Also the whole possible I/O is completely memory mapped in the brain, (rather like a computer BIOS) whether the modules exist or not. The addresses are predefined. Whether they contain data depends on whether a module has been plugged in. Use PACManager to understand the complete addressing possibilities. You may like to take a look at the Opto 22 hardware memory map section in the MMP Protocol Guide to fully understand the mapping. Its a pretty complex thing!

http://www.opto22.com/site/documents/drilldown.aspx?aid=1875

Hope this information helps. Generally the more you study the PAC and SNAP Product Lines, the more you understand that it’s the most technically “pure” product in the market and has already resolved issues that you haven’t even considered yet! Don’t forget Opto 22 has been continuously developing I/O product lines for the past 30 years, so they do have a slight advantage!


#2

Sorry for reviving a very old thread, but it is related to my question.

As a simplified example, I have three physical hardware configurations for a SNAP-PAC-R1 controller with I/O modules. The first configuration controls blowers, the second configuration controls pumps, and the third configuration controls both blowers and pumps. What I want to do is have one Strategy with one logical I/O configuration regardless of the actual physical I/O modules present. So, to summarize, here are the three physical hardware configurations:

Configuration A

Module 0 = SNAP-AITM-8 for 3 temperature sensors related to blowers
Module 1 = SNAP-AOV-25 to control blowers
Module 2 = SNAP-AIV-8 to read blower speeds
Module 3 = Not Used (empty)

Configuration B

Module 0 = SNAP-AITM-8 for 2 temperature sensors related to pumps
Module 1 = Not Used (empty)
Module 2 = Not Used (empty)
Module 3 = SNAP-ODC5SRC to control pumps

Configuration C

Module 0 = SNAP-AITM-8 for 5 temperature sensors related to blowers and pumps
Module 1 = SNAP-AOV-25 to control blowers
Module 2 = SNAP-AIV-8 to read blower speeds
Module 3 = SNAP-ODC5SRC to control pumps

So, my plan is to write one Strategy with the I/O configuration set to physical Configuration C above. However, if the Strategy is actually running in physical configuration B, the blower speed values are not valid. So, the Strategy will test for that, see they are not valid, and ignore them. The same goes for the Module 0 temperature sensors related to blower control, which aren’t there in physical Configuration B.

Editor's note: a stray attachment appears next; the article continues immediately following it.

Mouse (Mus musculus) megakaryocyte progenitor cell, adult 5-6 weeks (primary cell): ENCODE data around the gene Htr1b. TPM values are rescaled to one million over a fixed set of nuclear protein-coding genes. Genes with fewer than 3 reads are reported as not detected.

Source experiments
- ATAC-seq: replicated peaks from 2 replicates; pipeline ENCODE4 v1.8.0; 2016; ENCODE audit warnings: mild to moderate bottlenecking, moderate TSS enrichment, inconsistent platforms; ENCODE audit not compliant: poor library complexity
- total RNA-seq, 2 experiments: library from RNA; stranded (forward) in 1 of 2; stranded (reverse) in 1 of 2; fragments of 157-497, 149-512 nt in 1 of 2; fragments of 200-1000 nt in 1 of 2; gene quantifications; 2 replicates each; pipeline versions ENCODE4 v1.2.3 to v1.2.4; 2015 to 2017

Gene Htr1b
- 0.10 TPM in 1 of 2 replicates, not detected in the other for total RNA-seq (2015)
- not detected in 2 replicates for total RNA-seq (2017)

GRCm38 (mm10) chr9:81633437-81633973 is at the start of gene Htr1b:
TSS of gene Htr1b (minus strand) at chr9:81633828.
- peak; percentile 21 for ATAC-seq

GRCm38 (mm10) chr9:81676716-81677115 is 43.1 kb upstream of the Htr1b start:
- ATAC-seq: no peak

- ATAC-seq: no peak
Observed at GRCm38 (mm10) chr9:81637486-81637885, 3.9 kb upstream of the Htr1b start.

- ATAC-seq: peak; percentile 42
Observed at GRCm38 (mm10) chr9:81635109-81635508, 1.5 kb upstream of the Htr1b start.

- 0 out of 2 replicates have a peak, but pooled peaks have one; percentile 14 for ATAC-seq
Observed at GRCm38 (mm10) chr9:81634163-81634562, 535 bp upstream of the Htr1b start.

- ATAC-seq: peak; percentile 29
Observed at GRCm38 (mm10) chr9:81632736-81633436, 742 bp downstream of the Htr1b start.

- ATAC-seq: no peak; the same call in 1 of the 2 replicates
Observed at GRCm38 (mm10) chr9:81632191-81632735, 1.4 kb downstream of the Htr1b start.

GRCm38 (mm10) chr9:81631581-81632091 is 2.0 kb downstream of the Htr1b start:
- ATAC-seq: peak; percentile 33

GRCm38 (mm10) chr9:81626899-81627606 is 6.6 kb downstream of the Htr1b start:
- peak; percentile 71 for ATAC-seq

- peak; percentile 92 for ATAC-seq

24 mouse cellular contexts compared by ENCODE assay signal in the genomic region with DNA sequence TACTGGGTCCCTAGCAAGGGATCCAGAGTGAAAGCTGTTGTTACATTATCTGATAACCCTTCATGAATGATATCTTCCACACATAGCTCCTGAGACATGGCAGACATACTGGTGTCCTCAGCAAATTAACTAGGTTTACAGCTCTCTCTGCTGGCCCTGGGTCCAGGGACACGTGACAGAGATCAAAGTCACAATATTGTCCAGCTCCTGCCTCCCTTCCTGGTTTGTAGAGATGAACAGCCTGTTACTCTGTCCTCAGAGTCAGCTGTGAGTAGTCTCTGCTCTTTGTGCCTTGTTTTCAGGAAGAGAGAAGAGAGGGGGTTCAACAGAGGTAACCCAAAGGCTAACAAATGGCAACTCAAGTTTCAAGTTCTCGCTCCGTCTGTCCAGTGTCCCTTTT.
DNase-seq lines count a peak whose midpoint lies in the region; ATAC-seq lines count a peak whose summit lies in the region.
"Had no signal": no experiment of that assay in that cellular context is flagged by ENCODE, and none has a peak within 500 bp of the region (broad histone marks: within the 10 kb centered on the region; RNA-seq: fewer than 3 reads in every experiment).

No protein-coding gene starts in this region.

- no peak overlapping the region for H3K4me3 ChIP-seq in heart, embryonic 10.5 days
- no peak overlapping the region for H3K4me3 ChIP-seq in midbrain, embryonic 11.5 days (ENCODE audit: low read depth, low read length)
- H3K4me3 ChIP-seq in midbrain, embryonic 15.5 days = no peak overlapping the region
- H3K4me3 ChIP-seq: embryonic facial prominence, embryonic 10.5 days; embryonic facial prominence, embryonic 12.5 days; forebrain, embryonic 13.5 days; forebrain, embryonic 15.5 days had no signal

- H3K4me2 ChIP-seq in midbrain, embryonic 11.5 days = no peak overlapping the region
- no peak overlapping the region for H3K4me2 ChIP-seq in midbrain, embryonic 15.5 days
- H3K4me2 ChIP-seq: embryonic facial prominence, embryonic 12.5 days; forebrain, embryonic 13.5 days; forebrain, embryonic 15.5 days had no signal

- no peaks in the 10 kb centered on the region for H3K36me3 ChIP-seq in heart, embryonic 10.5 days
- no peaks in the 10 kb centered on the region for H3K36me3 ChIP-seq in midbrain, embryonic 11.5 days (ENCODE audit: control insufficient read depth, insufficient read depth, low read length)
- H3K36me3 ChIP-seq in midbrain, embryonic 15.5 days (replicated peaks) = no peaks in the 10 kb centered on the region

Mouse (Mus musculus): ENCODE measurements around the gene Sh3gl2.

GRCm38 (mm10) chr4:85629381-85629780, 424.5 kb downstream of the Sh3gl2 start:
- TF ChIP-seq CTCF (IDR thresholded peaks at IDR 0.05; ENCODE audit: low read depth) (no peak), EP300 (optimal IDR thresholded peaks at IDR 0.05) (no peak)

I am not hot-swapping anything and the physical hardware configuration doesn’t change after it is initially created. In other words, Configuration A, B, and C are three different products. I’m just trying to cut the development down to one Strategy that runs in all three physical configurations.

Am I going to run into any problems that can’t be tested for and overcome by Strategy logic by doing this?


#3

Hi Don,

Did you come across this post?
Seems like it covers some very similar ground?

http://www.opto22.com/community/showthread.php?t=428

Ben


#4

Hello Don,

Interesting question. The part that concerns me is when you mention: “values are not valid.” This could happen because you have no module plugged in OR because the rack has insufficient voltage to it, as Ben explains in this video.

Typically that value would be whatever you have configured at this mem map location (default: -32768). While you’re there, note the mask that gives you a little information about which module positions have an ANALOG (or serial) module plugged into them:

While that value “Smart Modules Present” might be less likely to get messed up by too-low voltage, electrical noise, etc. (which can mess up your analog input readings), there’s no way to “detect” that digital module.

I’m wondering if you might just want to configure your own A/B/C value in the mem map, or in a persistent variable, as part of the setup. For example, if you had a persistent variable in your strategy called nConfigurationFlavor, you could go into debug when you first download that strategy and set it to 1, 2, or 3 then check for that value in your strategy (rather than checking for a “bad” input value). Or, you might write that value into some pre-determined mem map address.

If it were me, based on the little I know, I think I’d leverage the Scratch Pad Area of the memory map and do something like this:

  1. Add code in your "common" strategy that read the first, say, 5 Scratch Pad Strings into a persistent string table in that strategy. Let's say element 0 will store the Configuration Type and the other 4 elements are for notes. If element 0 is empty, then add and error in the queue, alert the masses, or whatever appropriate error handling is best for your system. If you do put an error in the queue (or in an email, or wherever), make sure it's detailed enough to remind your future self what to do to correct the problem, e.g.: "Expected an A or B or C in the first element of the Scratch Pad Strings."
  2. When you go to "commission" your product, assign that SNAP-PAC-R1 an appropriate IP address and fill in the appropriate values in your scratch pad strings, and don't forget to "store to flash" in PAC Manager. I'd make use of those extra few strings to make a note about where the R1 is located, perhaps... and/or the date of the initial installation? Any other "notes to self" (or others) that might be helpful? Maybe your email address?